Intervention Records will soon be giving the deluxe audiophile treatment on both hybrid stereo SACD (playable on all CD players) and 180-gram vinyl LP to a bona fide country-rock classic. The Flying Burrito Brothers' 1969 A&M Records release The Gilded Palace of Sin remains a landmark album, fusing genres to create something wholly new - "Cosmic American Music," as Gram Parsons memorably named it. It will arrive on LP in May and later in the year on SACD.
Though the group's original incarnation was short-lived, The Flying Burrito Brothers inspired generations to come. The Burritos had their roots in The Byrds, formed by guitarist-singer-songwriters Chris Hillman and Gram Parsons of that band with bassist Chris Ethridge and pedal steel guitarist "Sneaky" Pete Kleinow in 1968. Yet this line-up recorded just one album, The Gilded Palace of Sin, before the departure of bassist Ethridge. Gilded Palace introduced a brace of band originals blending R&B, country-and-western, and rock-and-roll, and also featured well-chosen covers of the Dan Penn/Chips Moman classics "The Dark End of the Street" and "Do Right Woman." Though the original release only peaked in the lower reaches of the Billboard 200 and failed to yield any hit singles, artists across multiple generations took notice - from Bob Dylan to Elvis Costello, The Eagles to Wilco. Its stature has only grown over the years.
Following Ethridge's farewell, Chris Hillman moved over to bass, future Eagle Bernie Leadon joined on guitar, and another ex-Byrd, Michael Clarke, joined on drums. The group then recorded 1970's Burrito Deluxe, but internal strife led founder Parsons to decamp for a solo career which would be cut short by his untimely death. Rick Roberts joined the remaining four members for 1971's self-titled album, but after 1972's Last of the Red Hot Burritos live album, the band would break up. By the time of Red Hot, Leadon and Kleinow had also jumped ship, with Hillman, Roberts and Clarke joined by Al Perkins and Kenny Wertz on guitars. A group that once held so much promise had crashed and burned, though the Burritos would be Flying Again in 1975, with yet more personnel changes.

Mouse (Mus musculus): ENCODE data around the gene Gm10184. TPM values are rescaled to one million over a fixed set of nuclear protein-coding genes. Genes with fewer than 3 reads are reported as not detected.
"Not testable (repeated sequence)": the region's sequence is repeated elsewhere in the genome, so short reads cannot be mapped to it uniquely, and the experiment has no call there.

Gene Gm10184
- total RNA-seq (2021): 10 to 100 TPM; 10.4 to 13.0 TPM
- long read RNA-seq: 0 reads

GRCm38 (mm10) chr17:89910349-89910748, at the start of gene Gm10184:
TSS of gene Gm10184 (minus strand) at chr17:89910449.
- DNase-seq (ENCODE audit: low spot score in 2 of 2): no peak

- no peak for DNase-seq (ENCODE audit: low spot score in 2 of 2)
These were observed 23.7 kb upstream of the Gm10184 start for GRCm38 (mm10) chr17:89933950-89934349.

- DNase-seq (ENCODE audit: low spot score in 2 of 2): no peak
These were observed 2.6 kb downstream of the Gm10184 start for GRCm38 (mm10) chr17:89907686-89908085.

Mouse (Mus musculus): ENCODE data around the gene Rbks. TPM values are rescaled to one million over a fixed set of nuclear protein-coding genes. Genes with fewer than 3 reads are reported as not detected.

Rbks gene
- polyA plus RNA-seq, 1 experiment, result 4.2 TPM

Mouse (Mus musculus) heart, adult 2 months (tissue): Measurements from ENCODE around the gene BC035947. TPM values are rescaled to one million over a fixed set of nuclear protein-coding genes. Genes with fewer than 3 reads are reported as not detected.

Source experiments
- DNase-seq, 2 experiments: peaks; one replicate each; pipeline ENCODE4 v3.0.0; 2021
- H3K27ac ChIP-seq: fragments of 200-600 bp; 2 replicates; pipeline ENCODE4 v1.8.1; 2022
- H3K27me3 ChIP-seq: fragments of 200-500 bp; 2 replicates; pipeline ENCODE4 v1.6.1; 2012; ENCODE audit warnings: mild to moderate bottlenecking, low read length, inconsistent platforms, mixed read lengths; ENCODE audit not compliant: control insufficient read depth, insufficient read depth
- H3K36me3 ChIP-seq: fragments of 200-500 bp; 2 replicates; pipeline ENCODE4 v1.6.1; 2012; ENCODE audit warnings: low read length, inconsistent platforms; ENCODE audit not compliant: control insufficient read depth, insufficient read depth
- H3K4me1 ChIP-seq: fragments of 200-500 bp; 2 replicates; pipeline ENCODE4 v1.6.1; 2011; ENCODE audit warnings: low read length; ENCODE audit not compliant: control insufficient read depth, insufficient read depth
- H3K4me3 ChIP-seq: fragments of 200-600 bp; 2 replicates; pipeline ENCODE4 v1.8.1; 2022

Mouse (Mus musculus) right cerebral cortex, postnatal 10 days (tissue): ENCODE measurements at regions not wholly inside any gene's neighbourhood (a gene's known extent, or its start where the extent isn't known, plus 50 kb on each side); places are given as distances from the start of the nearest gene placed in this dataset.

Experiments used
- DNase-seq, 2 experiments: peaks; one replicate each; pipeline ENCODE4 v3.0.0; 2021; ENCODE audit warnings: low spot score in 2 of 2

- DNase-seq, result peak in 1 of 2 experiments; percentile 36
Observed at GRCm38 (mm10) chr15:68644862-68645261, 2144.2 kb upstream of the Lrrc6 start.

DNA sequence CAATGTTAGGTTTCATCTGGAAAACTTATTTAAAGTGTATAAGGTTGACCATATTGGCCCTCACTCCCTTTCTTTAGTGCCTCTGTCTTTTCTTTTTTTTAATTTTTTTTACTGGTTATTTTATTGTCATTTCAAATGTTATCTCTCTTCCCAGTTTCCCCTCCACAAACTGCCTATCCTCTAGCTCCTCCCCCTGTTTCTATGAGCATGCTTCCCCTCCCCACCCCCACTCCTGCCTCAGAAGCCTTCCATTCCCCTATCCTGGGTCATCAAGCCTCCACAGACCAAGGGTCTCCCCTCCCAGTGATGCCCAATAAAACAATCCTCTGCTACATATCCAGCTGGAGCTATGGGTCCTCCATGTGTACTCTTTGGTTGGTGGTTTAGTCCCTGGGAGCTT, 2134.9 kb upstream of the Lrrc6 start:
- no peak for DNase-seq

The era-defining The Gilded Palace of Sin captures the original group on a stirring collection of Americana. Intervention's reissues have been remastered by Kevin Gray from the best source available: a 1/2" safety copy of the original master tape as provided by Universal Music. The LP (pressed at RTI) has been remastered in 100% AAA analog fashion, and the SACD was remastered directly from analog tape to DSD. As with previous Intervention releases, the packaging will be similarly lavish. The LP will boast a tip-on-style jacket, printed by Stoughton, and the SACD will be housed in a Super Jewel Box.
Watch this space for Amazon pre-order links once available! In the meantime, you can pre-order the LP directly from Intervention Records at the links below, and look for a review of Intervention's recent release from Erasure soon!
The Flying Burrito Brothers, The Gilded Palace of Sin (A&M SP 4175, 1969 - reissued Intervention Records, 2017)
- Christine's Tune
- Sin City
- Do Right Woman
- Dark End of the Street
- My Uncle
- Hot Burrito # 1
- Hot Burrito # 2
- Do You Know How It Feels
- Hippie Boy
Didn't the original have an artificial stereo seperation added? I hope this isn't part of the re-release.
There was no mono release so the stereo mix is the only mix. The vocals from Hillman and Parsons are hard left and right, but so far as I know that was an artistic choice in mixing.
-Shane, Intervention Records
I'm really looking forward to this vinyl. The original A&M pressing used the Haeco-CSG process which accounts for the super wide 'ultra stereo' sound. Not sure if this was done to tape first or to lacquer mastering later. Thank's Shane for re-issuing this important LP for us all to enjoy.
The Haeco-CSG process was only applied on White Label Promo copies that were sent to radio stations. The normal stock LPs were not processed.
I can absolutely confirm that the tapes we used in mastering were not processed in this or any other fashion.
Shane, Intervention Records